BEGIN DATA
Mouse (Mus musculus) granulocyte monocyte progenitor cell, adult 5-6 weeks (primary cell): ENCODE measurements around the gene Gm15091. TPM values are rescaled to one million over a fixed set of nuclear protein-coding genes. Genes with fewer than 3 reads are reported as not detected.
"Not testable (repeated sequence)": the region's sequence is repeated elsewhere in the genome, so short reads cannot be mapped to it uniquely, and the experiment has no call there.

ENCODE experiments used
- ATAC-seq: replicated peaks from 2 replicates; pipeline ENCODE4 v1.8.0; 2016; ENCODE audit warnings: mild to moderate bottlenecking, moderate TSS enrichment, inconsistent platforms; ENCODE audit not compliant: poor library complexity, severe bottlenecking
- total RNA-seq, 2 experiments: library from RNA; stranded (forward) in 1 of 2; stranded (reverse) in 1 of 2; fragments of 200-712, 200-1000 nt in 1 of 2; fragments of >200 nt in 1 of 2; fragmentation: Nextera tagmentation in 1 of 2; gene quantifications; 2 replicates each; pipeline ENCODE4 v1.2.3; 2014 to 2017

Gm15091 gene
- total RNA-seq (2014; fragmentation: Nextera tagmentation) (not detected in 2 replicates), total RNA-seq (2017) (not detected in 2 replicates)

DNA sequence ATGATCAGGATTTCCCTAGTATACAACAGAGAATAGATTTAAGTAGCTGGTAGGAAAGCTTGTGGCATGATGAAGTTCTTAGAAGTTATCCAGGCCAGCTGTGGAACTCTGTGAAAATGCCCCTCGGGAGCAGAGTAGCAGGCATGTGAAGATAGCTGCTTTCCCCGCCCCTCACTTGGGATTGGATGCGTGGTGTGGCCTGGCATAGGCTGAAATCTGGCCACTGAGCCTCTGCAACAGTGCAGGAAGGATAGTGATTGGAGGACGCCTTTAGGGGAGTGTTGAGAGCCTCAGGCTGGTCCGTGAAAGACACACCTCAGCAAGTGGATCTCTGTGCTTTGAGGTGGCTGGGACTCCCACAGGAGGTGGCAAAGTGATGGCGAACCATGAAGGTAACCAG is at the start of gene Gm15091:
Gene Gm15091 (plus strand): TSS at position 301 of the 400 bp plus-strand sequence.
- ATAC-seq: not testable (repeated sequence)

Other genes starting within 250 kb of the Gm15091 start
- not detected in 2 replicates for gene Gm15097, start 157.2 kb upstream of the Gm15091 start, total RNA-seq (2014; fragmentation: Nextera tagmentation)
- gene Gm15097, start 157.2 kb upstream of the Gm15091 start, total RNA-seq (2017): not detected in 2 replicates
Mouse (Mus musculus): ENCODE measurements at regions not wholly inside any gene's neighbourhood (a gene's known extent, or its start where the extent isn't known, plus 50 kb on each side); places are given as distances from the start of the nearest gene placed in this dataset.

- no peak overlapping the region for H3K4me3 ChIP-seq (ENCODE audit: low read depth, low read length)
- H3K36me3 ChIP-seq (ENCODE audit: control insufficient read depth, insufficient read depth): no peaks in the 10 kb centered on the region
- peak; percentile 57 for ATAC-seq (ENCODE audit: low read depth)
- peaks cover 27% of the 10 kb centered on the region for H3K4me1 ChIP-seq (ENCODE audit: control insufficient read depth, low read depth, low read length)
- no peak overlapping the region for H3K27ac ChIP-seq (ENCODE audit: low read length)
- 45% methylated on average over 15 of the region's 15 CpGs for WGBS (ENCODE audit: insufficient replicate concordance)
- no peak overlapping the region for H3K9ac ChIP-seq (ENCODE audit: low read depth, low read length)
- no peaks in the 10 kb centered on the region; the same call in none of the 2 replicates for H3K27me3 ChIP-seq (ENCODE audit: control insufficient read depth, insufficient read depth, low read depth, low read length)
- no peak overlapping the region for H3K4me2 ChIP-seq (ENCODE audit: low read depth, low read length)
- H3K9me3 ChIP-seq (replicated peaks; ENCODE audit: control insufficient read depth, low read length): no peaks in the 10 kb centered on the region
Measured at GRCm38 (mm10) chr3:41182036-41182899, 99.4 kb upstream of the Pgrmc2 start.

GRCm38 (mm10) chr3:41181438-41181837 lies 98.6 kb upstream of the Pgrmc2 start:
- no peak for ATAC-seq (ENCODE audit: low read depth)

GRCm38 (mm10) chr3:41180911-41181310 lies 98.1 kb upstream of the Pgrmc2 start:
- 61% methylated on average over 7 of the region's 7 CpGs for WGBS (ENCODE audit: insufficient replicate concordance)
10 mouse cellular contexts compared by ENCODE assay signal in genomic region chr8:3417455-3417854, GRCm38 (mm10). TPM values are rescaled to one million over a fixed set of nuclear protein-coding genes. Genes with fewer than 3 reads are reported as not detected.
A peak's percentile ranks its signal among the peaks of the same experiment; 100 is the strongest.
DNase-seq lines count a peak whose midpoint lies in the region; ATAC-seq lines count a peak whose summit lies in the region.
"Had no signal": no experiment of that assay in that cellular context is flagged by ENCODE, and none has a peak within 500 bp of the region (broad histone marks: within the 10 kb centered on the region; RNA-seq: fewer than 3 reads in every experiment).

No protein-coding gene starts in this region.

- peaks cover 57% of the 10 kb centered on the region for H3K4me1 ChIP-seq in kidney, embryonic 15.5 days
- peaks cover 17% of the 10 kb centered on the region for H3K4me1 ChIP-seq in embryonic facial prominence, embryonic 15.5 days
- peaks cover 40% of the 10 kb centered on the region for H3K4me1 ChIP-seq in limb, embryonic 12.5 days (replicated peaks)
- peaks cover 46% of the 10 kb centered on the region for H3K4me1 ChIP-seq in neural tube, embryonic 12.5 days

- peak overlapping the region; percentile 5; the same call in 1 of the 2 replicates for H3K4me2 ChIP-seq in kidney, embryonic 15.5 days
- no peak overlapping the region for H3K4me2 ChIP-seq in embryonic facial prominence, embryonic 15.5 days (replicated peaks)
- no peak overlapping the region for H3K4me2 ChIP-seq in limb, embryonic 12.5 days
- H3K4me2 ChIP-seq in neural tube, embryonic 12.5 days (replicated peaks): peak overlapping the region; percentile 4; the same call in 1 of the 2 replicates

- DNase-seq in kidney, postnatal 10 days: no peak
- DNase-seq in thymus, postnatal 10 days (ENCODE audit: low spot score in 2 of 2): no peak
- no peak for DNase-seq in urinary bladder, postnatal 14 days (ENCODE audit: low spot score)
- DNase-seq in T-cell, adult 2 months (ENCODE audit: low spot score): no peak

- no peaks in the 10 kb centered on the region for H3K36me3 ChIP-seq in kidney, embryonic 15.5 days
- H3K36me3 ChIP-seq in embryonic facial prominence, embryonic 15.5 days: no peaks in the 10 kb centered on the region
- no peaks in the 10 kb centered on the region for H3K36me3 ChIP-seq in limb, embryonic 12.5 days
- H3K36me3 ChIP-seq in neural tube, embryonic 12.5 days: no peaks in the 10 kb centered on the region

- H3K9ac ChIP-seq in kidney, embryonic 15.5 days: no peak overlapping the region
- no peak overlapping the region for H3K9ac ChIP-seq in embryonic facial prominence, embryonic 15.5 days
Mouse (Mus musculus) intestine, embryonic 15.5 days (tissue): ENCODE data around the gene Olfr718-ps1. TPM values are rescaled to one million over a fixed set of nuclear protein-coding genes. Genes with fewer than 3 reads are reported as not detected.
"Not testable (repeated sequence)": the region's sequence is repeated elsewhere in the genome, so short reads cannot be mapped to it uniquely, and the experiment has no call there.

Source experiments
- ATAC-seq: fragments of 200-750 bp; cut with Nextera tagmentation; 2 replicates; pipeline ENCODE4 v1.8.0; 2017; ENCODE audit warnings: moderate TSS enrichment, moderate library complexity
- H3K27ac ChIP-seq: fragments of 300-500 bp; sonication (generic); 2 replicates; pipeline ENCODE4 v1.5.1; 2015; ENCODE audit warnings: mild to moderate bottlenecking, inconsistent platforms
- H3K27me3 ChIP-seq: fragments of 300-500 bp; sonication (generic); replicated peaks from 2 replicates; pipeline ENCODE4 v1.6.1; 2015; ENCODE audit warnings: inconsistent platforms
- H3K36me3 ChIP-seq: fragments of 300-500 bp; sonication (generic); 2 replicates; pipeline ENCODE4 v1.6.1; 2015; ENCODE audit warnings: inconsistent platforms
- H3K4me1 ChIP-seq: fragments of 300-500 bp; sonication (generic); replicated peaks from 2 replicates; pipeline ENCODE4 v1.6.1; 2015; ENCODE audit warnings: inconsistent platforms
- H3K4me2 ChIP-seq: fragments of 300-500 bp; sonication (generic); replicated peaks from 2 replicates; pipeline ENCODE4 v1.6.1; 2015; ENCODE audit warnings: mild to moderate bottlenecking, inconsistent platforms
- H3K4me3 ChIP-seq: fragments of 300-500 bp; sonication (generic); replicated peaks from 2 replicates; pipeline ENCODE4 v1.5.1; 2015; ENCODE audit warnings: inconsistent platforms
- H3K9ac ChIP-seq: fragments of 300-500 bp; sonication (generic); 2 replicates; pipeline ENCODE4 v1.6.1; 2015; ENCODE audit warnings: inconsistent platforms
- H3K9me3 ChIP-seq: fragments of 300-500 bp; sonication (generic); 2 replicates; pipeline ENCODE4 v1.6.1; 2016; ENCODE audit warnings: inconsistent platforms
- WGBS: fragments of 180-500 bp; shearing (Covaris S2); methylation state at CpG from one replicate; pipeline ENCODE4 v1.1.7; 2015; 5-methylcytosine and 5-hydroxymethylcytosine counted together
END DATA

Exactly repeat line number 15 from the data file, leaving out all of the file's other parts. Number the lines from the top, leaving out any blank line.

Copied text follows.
- no peak overlapping the region for H3K4me3 ChIP-seq (ENCODE audit: low read depth, low read length)